Deep vein thrombosis (DVT) is a blood clot that forms in the large veins of the arms or legs. These clots can travel through the bloodstream to the brain or heart, and can cause a stroke or pulmonary embolism (PE).
- Trauma to the vein's inner lining. These may include surgery, serious injury, inflammation or an immune response.
- Blood flow is sluggish or slow. This can be caused by lack of movement for long periods of time, such as sitting on an airplane or in a car for many hours, or after surgery.
- Thicker-than-normal blood. Certain genetic conditions can increase blood's tendency to clot.
- Pain, tenderness, swelling, warmth, or discoloration of the leg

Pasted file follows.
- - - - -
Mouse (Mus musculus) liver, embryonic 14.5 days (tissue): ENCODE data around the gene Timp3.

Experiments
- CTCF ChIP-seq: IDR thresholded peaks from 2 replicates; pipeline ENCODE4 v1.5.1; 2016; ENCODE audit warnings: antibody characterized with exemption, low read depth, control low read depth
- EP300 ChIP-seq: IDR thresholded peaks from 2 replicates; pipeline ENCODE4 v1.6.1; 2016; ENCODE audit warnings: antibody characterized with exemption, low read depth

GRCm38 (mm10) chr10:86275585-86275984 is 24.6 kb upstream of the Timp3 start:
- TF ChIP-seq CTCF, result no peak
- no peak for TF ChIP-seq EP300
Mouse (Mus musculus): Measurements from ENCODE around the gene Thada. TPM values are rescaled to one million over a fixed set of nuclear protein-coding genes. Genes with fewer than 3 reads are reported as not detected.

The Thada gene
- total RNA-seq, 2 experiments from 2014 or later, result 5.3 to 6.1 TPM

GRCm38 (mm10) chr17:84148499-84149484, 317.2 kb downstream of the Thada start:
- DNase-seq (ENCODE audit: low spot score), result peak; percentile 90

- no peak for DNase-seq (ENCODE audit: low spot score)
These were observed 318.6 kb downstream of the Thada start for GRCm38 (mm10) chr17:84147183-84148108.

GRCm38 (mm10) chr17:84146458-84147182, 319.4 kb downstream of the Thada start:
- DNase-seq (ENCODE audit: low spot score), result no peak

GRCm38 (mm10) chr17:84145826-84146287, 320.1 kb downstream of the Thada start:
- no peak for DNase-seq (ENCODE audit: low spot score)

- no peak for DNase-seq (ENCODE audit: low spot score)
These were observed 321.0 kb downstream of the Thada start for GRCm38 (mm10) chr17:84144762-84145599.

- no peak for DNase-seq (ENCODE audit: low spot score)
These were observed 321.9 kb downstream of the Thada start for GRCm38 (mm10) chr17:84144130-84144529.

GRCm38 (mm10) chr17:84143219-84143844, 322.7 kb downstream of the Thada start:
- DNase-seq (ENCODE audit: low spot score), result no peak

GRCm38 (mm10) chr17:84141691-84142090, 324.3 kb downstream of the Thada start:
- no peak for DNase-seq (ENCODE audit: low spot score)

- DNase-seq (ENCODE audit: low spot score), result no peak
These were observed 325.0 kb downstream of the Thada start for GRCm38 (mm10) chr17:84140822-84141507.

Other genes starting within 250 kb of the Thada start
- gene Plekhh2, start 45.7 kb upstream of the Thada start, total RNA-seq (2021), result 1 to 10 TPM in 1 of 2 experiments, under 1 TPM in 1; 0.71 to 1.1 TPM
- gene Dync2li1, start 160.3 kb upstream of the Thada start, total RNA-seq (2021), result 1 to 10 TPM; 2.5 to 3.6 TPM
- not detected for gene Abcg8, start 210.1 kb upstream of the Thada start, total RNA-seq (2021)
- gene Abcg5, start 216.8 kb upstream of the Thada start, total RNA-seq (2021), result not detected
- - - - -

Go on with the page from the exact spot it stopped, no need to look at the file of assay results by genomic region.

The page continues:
- Dilation of the superficial veins in the affected limb
- Shortness of breath or chest pain
Treatment options for acute DVT include anticoagulation with blood thinners (like heparin or warfarin) and pharmacomechanical thrombolysis, in which clot-busting drugs are delivered through a small catheter placed inside the blocked vein, followed by mechanical removal of the clot itself.
All patients with DVT should be treated with three to six months (or longer) of anticoagulation and wear elastic compression stockings, which have been shown to reduce the incidence of Post-thrombotic Syndrome.
Post-thrombotic syndrome (PTS) is a late-complication that occurs in 25-33 percent of patients with DVT. It typically occurs within two years of diagnosis, despite appropriate treatment with blood thinners. PTS consists of chronic leg pain (aching or cramping), leg heaviness, itching or tingling, swelling, redness, varicose veins and leg discoloration. These symptoms are typically more pronounced upon standing or walking for long periods and relieved upon rest. PTS can lead to venous stasis ulcers in some patients.